Had this tragedy been committed by a recently arrived refugee indeed very serious concerns would be raised about the integrity of our refugee vetting process and inevitably would also raises suspicions and weaken public trust at the thought other potential terrorists may have also slipped into Canada through the cracks. This can compromise, undermine and overlook that refugees come to Canada to escape these very things and is counterproductive to building the strong and diversified Canada that we all collectively celebrate on July 1st of every year.
We now know, thanks to verified information from the police, that the only suspect involved in this disturbing indecent is a University student born and raised in Quebec. While I will credit news organizations like CBC for quickly correcting the record, I would also like to point out considering our societal sensitivity to these tragedies it is critically important that we not rush to get out details that may be misleading or worse as we saw were completely incorrect. In other words it`s important to take the time to wait for official police information and refrain from reporting unverified information that can lead to dangerous speculation.
I would also like to take a moment to extend sincere condolences to the family and friends who have lost loved ones in this senseless tragedy. I know in all parts of Canada, there is collective grieving with many vigils to show unity against this brutal act of disturbing violence, terrorism and hate related crime. Our diversity in Canada is part of what makes us stronger as a nation. May we always live in a country where we stand united to defend those values. I can be reached at Dan.Albas@parl.gc.ca or call 1-800-665-8711.
It was back in my Nov. 10th MP report that I last raised the subject of then President Elect Donald Trump where I speculated among other things that the Keystone XL pipeline approval was a strong possibility while the likelihood of seeing a national carbon tax in the United States was not.
Given the recent inauguration of now President Trump there is certainly a new level of concern for what this will mean to Canada, in particular to the many small business owners who depend upon either directly or indirectly free trade with the United States.
At this point there is only speculation to answer this question however there is in my view a pattern emerging to what direction the Trump administration is heading in trade renegotiations. What is that pattern? Thus far it appears that those countries that most enjoy a trade surplus at the expense of the United States are potentially being targeted. Mexico, as one example, currently enjoys a $60 Billion dollar trade surplus and already manufacturers such as Ford have announced they will abandon planned investment in Mexico and instead bring some of those dollars back into the United States. While many around the world see this as protectionism across the border it is viewed as nationalism in an effort to increase well-paying US manufacturing jobs in the auto sector. We should not overlook that here in Canada our Federal Liberal Government also just secured a major investment with Honda for upgrades to an automobile plant in Ontario. The primary difference in approach is in Canada over $80 Million was offered to Honda in joint Federal and Provincial corporate subsidies whereas in the United States the Trump administration threatened an import tax to achieve a similar outcome.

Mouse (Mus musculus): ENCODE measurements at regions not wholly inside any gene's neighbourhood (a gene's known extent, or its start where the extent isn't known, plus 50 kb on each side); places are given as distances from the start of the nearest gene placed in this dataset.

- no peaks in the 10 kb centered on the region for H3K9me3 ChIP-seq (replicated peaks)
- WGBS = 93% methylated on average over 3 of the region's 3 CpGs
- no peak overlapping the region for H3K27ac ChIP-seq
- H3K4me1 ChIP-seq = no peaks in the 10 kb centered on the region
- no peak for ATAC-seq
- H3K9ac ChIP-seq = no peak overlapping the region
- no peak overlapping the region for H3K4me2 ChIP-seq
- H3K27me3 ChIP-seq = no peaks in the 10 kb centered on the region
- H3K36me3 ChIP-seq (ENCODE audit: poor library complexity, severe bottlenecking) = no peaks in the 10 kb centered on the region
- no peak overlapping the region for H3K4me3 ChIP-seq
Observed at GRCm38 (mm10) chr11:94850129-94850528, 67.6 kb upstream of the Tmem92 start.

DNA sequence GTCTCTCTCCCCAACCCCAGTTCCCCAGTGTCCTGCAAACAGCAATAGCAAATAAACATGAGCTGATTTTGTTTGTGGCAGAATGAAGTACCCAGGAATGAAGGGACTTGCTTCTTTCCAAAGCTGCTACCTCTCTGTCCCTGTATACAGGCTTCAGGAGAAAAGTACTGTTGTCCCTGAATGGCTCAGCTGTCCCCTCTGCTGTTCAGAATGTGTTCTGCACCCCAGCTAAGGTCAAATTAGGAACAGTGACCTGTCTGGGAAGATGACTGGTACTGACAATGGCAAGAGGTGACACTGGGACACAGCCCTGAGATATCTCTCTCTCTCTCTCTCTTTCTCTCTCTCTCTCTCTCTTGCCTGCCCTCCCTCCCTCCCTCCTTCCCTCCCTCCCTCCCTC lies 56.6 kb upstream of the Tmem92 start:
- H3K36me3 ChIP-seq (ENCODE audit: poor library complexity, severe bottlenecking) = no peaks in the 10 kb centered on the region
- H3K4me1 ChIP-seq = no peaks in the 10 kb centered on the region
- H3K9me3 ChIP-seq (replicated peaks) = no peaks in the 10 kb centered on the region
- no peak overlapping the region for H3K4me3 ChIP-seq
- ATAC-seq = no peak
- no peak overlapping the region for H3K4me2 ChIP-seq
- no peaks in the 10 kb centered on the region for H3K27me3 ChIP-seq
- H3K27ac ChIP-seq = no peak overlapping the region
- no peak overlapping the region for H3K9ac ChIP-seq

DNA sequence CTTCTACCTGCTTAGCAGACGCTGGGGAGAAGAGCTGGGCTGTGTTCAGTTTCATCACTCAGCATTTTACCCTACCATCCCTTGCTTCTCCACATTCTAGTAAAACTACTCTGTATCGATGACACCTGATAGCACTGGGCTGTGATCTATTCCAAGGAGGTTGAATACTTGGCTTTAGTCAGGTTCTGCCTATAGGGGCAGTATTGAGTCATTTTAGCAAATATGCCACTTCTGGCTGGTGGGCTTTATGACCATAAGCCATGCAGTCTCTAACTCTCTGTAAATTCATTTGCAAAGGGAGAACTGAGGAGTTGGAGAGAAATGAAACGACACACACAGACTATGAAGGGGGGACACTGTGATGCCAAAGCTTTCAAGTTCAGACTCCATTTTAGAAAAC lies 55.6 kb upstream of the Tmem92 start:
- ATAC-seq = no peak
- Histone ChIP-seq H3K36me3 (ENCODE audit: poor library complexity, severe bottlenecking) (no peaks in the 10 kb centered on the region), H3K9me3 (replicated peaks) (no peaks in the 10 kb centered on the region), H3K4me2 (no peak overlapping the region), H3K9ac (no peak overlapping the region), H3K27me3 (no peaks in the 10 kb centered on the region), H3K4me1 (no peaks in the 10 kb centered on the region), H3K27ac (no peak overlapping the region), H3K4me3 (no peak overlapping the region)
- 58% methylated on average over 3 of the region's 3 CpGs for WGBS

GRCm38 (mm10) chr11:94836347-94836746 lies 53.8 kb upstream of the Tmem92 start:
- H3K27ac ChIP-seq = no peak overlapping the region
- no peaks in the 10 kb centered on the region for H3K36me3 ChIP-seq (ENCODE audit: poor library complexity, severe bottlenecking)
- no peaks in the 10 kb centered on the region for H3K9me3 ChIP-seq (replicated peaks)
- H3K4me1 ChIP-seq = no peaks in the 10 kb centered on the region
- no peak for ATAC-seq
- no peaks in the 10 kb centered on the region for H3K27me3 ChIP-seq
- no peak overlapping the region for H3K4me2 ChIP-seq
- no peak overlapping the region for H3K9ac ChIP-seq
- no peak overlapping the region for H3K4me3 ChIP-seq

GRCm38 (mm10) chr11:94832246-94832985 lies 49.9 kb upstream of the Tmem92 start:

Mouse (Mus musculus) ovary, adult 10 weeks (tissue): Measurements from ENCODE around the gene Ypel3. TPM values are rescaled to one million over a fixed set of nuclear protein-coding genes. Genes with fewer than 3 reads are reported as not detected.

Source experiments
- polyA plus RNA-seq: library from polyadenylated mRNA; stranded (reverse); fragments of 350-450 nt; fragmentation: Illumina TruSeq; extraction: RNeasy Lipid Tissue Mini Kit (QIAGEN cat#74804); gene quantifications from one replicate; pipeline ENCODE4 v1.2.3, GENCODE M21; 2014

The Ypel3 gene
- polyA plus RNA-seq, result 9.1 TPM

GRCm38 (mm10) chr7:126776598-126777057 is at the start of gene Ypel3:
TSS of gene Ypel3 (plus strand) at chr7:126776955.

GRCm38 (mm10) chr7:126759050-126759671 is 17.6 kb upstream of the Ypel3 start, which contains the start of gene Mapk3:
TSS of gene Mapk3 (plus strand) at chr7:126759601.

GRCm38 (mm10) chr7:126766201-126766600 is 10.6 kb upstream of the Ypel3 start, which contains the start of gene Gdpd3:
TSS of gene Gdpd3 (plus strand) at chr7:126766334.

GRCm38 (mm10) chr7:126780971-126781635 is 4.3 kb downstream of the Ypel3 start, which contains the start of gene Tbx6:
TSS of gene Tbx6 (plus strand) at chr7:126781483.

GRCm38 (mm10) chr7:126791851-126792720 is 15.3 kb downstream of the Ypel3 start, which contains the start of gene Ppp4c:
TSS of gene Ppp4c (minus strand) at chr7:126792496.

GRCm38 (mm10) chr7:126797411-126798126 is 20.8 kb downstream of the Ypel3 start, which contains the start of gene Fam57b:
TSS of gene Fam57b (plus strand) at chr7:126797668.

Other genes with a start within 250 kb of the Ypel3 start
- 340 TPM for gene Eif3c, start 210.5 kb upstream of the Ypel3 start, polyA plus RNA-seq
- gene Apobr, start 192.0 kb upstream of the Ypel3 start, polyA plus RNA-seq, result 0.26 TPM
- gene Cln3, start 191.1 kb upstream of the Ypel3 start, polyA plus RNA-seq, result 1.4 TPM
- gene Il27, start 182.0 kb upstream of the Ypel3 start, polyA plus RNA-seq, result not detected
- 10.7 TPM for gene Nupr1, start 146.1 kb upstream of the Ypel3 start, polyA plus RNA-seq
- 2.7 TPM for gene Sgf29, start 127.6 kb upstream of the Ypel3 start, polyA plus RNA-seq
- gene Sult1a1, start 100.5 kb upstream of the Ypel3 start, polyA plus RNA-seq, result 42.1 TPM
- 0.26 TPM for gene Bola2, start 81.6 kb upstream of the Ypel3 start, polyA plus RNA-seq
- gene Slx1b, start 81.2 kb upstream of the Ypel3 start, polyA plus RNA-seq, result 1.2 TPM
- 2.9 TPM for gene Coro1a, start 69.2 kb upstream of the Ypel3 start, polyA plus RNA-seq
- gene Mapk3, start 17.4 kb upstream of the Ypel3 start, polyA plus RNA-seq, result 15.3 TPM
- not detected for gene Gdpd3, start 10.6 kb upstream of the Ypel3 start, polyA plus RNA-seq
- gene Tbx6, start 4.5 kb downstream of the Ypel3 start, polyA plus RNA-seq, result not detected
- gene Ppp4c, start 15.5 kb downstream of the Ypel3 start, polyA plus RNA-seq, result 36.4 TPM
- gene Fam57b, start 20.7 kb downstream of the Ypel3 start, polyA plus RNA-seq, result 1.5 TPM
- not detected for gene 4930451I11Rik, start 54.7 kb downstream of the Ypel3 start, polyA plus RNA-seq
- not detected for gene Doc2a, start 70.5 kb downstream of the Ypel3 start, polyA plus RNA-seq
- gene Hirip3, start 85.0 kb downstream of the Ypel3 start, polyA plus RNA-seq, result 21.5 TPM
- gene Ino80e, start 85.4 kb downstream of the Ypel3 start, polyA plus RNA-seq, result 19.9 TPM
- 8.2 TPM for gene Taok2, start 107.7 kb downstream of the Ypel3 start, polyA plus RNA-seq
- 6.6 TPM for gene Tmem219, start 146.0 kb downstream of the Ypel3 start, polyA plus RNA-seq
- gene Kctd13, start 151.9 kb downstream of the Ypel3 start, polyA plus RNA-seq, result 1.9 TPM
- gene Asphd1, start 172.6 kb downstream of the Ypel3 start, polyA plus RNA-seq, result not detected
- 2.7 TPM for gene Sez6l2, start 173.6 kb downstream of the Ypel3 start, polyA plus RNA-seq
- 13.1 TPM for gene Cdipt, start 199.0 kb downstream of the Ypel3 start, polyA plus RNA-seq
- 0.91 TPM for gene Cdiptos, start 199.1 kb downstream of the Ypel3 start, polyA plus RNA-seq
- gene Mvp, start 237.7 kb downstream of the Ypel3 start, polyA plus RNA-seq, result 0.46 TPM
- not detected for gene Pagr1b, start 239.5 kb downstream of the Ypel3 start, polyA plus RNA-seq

China is suggested to also be a potential target of the Trump administration considering it currently enjoys a trade surplus of close to $370 Billion with the United States. The primary concern expressed from the Trump administration is manufacturers taking advantage of lower labour costs to move jobs outside of the United States into countries such as China. Although seldom reported this is not a new concern for the United States. Under the former Obama administration the United States filed some 16 World Trade Organization complaints against China alleging unfair trade practices. The Trump administration has suggested further increasing tariffs potentially as high as 45% to encourage manufacturing investment to remain in the United States. The Trudeau Liberal Government by contrast has expressed interest in going in a very different direction by potentially establishing a free trade relationship with China, who currently enjoys a trade surplus over Canada of roughly $46 Billion annually.